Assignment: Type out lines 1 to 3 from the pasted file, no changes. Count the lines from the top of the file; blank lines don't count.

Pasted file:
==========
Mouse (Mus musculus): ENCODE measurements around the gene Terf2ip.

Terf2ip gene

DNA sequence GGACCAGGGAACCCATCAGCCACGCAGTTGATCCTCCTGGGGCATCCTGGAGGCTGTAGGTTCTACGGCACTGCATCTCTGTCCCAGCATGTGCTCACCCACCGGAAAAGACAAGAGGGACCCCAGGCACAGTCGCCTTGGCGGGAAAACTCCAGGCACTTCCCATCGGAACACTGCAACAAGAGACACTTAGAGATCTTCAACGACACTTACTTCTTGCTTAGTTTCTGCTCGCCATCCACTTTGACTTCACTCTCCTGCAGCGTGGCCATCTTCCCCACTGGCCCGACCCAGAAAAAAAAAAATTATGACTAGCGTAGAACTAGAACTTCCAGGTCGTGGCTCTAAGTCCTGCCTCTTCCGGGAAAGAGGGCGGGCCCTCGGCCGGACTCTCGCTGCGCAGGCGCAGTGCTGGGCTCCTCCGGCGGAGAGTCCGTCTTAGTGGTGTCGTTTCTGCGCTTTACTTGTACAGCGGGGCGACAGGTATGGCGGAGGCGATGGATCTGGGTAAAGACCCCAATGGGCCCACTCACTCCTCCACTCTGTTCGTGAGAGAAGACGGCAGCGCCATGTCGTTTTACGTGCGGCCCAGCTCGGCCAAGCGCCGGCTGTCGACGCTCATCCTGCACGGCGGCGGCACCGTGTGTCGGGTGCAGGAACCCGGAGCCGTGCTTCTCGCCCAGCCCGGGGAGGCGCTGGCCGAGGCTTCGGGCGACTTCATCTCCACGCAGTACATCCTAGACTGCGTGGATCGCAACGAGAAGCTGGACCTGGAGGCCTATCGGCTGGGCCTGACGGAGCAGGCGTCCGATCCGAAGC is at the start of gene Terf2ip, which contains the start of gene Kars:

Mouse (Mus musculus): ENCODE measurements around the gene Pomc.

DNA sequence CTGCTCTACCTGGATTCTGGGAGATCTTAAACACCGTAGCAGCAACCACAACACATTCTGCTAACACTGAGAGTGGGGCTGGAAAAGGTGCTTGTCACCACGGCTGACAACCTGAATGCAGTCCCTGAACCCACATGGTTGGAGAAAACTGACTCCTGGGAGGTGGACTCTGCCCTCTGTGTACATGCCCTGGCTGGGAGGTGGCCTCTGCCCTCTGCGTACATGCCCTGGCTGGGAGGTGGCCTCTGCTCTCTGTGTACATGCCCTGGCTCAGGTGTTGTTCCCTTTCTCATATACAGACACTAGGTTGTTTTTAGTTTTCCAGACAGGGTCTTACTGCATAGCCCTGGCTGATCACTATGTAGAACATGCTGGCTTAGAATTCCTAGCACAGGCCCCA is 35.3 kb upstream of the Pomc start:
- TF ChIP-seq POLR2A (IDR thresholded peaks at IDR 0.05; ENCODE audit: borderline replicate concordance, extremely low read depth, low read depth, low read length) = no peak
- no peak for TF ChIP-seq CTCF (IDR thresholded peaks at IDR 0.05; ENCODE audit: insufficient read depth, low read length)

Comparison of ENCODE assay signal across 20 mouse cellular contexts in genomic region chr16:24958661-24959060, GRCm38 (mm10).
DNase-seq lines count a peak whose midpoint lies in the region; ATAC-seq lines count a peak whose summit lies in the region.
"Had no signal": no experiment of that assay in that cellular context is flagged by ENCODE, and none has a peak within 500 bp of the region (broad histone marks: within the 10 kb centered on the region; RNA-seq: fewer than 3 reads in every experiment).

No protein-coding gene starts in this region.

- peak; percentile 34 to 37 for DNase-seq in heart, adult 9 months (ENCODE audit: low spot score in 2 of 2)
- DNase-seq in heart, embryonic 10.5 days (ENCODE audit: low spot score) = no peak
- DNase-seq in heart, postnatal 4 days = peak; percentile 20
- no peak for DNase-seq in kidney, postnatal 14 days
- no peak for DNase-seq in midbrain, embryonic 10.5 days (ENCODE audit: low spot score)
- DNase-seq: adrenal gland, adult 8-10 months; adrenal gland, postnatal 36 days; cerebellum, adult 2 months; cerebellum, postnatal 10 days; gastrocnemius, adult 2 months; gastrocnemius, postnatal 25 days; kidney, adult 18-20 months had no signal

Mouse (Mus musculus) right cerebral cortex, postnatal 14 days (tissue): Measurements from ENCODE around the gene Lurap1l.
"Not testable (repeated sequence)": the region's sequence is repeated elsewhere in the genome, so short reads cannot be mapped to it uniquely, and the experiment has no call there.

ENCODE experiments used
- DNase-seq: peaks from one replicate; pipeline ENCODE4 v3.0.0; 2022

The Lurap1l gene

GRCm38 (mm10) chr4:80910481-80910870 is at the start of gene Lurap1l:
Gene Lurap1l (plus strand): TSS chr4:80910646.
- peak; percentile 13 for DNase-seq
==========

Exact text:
Mouse (Mus musculus): ENCODE measurements around the gene Terf2ip.

Terf2ip gene

DNA sequence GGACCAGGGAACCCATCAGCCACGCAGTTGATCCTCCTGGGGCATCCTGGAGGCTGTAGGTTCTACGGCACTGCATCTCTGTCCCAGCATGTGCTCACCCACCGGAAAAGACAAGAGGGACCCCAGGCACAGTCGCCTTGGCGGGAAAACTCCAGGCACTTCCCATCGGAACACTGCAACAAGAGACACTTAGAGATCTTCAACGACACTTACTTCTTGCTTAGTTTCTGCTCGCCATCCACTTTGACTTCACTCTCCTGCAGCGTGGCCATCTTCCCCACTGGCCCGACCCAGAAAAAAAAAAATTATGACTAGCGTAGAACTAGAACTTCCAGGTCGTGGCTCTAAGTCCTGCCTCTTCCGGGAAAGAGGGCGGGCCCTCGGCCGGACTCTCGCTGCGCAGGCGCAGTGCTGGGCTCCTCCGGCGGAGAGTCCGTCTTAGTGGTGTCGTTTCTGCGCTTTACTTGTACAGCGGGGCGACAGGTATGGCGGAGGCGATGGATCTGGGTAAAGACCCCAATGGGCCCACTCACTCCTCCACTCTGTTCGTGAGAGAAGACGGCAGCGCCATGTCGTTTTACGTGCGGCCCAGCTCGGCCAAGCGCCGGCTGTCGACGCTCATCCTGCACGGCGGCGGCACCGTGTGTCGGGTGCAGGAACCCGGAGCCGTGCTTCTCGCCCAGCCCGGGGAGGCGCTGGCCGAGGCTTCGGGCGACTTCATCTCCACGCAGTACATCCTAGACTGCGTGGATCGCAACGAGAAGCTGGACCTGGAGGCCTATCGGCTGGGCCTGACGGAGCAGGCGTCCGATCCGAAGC is at the start of gene Terf2ip, which contains the start of gene Kars: